A new fleet of buses changed all that. Now passengers can get on and off through three different doors, which open at the push of a button. The fare-paying process was automated, so drivers could concentrate solely on driving, and traffic signals were coordinated to speed the buses along. The project was a huge success, and the time it takes to get from Point A to Point B has been shaved by 40 percent since the system came online in 2001. All that remained was the second part of the plan: a system of shelters and improved street lighting, so that elderly passengers had a safe place to wait for the bus. And AC Transit just happened to have $20 million from Measure B, a sales tax passed in 2000, to build them.

But just as voters were passing Measure B, planners inside AC Transit were growing infatuated with the dedicated-lane idea. Although the concept has barely been tested in cities around the country, AC Transit boardmember Chris Peeples claims that agency planners associate dedicated lanes with light rail, the mass transit commonly associated with middle-class commuters. Whether out of a desire to emulate European boulevards or a fondness for transit innovation for its own sake, AC Transit staff cooked up a plan to implement the lanes along Telegraph and International.

Remarkably few of the bus agency's directors even knew what its own staff was doing with their money. When asked to comment, AC Transit board president Joe Wallace claimed to know nothing of the transfer of funds, Peeples claims that he only heard about it months after the fact, and boardmember Greg Harper was practically clueless. "I gather that there was money left over and AC Transit considered that the job was done," Harper says.

And they have a surprisingly big pot of money to play with. Last March, the voters approved a rise in Bay Bridge tolls to pay for a number of transportation projects, including $65 million to improve bus service on the Telegraph/International line. So former AC Transit director Matt Williams was shocked to discover that staff at AC Transit had quietly taken the $20 million from Measure B and redirected it exclusively to the Telegraph Avenue project. "Moving the $20 million without anybody being asked if it was okay -- that shouldn't have happened," he says.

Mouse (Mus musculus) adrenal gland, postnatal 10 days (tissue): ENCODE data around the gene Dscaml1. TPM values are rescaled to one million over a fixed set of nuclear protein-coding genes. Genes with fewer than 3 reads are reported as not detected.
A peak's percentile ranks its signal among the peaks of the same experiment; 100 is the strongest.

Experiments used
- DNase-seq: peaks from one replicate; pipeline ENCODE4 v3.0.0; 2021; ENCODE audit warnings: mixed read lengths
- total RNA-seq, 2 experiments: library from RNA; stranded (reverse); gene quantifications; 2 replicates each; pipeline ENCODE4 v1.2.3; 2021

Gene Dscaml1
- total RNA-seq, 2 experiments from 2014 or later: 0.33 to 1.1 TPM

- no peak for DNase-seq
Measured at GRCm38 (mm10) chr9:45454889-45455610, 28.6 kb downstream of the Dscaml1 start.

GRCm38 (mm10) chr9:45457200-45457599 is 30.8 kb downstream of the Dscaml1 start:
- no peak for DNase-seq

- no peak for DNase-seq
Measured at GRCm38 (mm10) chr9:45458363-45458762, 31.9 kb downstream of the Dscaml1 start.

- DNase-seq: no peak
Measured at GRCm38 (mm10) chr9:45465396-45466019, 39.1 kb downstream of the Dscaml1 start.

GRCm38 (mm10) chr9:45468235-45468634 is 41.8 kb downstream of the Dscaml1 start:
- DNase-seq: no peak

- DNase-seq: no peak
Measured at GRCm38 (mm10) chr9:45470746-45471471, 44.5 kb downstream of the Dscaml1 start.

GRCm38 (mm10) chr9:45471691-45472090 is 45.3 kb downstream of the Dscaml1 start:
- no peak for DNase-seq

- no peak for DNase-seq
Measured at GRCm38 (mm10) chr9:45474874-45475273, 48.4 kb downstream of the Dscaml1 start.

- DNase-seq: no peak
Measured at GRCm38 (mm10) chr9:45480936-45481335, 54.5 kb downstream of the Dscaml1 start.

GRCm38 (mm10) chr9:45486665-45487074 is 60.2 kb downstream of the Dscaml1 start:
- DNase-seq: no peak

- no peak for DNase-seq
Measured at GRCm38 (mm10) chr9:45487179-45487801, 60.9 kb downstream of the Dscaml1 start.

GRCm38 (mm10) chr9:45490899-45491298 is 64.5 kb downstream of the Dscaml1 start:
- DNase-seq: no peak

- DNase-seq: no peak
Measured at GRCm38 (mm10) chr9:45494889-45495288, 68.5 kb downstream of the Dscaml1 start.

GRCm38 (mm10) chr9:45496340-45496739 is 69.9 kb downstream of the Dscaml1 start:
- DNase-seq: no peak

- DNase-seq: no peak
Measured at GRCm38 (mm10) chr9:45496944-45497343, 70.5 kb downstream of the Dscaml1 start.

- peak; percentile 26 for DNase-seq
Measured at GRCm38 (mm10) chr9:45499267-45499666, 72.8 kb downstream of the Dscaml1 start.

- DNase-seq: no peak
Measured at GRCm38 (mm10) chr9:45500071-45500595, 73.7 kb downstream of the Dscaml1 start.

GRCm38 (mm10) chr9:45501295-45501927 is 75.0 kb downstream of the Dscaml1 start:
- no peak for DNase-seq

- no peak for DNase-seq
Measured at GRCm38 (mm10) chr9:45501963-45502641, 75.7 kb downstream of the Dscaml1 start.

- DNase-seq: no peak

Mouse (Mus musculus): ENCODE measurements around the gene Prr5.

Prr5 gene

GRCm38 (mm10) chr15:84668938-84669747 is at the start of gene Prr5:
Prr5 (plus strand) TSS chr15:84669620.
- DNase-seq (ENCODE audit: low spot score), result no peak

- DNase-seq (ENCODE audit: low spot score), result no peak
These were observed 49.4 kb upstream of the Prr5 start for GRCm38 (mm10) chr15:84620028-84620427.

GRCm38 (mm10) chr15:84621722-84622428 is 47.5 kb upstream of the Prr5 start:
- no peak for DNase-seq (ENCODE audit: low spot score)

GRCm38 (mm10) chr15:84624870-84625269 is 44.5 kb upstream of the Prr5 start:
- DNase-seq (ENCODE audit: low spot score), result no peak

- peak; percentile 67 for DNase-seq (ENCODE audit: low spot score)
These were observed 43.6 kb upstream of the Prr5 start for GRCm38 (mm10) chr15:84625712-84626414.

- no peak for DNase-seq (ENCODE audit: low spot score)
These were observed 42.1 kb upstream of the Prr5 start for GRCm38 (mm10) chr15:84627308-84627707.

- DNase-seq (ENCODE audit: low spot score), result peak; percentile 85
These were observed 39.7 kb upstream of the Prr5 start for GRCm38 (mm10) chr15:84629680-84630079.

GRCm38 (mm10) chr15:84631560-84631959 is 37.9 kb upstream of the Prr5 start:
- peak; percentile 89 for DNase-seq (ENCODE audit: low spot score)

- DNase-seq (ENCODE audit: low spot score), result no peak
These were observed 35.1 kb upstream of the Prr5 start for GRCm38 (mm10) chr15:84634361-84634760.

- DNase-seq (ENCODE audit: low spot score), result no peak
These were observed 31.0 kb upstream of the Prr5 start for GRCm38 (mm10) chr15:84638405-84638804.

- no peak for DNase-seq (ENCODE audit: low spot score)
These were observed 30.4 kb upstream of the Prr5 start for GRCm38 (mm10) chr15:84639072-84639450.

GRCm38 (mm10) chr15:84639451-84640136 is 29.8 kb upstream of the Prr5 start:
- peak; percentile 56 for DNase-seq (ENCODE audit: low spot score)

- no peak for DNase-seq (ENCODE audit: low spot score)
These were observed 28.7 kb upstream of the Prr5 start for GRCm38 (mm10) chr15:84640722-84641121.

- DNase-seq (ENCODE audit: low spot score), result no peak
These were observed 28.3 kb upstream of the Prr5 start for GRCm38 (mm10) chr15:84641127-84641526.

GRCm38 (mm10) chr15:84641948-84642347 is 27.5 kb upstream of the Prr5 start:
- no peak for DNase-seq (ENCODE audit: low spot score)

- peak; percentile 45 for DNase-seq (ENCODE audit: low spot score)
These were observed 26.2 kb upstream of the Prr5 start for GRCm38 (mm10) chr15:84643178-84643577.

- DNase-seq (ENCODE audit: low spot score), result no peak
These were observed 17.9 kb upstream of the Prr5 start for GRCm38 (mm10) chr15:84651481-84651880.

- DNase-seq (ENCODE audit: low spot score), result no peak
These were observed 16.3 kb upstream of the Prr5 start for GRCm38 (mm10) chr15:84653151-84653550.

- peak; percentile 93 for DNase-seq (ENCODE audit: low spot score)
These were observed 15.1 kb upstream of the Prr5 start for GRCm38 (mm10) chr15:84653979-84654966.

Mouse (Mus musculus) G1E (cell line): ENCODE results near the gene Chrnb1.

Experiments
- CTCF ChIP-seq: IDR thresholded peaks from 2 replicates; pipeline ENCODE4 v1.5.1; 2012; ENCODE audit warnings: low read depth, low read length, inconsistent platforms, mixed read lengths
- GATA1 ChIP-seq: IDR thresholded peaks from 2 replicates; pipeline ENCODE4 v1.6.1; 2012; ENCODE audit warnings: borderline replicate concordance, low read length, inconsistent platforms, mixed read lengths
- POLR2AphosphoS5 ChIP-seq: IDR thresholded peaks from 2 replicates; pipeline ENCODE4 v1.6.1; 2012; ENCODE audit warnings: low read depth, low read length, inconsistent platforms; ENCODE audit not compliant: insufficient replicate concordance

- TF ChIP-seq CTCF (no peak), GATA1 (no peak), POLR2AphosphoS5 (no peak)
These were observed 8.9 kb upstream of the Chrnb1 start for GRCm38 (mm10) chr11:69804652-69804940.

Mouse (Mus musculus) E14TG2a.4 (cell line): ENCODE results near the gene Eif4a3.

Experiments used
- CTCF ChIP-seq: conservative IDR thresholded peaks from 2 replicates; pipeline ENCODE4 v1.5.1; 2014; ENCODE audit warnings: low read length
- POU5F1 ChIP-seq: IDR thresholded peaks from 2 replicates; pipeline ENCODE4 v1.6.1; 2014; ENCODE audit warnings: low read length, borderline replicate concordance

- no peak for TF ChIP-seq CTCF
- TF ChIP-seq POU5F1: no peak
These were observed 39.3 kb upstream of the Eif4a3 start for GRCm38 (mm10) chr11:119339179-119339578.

In fairness, Peeples points out that as far as AC Transit was concerned, it already had done its part on the San Pablo project. After all, he says, slapping bus shelters on street corners is usually the job of city public works departments. On the other hand, Peeples adds, dedicated lanes cost at least fourteen times what the San Pablo project cost, and the rapid bus service has already improved AC Transit's efficiency. "The San Pablo project has been enormously successful," he says.

Peeples adds that trying to convince host cities to give up two lanes of car traffic will be a tremendous political headache. San Leandro Mayor Sheila Young says her city will never let such a plan go through. "We don't want it," she says. "That's pretty simple, isn't it? Parts of our downtown are only two lanes wide. So we don't think it's appropriate to use city streets for that."

Peeples claims that at least for now, AC Transit's official policy is to go ahead with the dedicated lanes. But as civic leaders learn of the plan and start to raise hell, that could easily change. AC Transit deputy general manager Jim Gleich says the agency is merely studying the dedicated-lane concept and is still open to a wide variety of options on Telegraph and International, including the rapid bus service that has been so successful on San Pablo. They might even give back some of the money to the San Pablo project, he adds.

AC Transit finally did something right, and yet its officials seem intent upon ignoring the lessons they learned on San Pablo. It looks like dedicated lanes are just niftier than shelters for old people.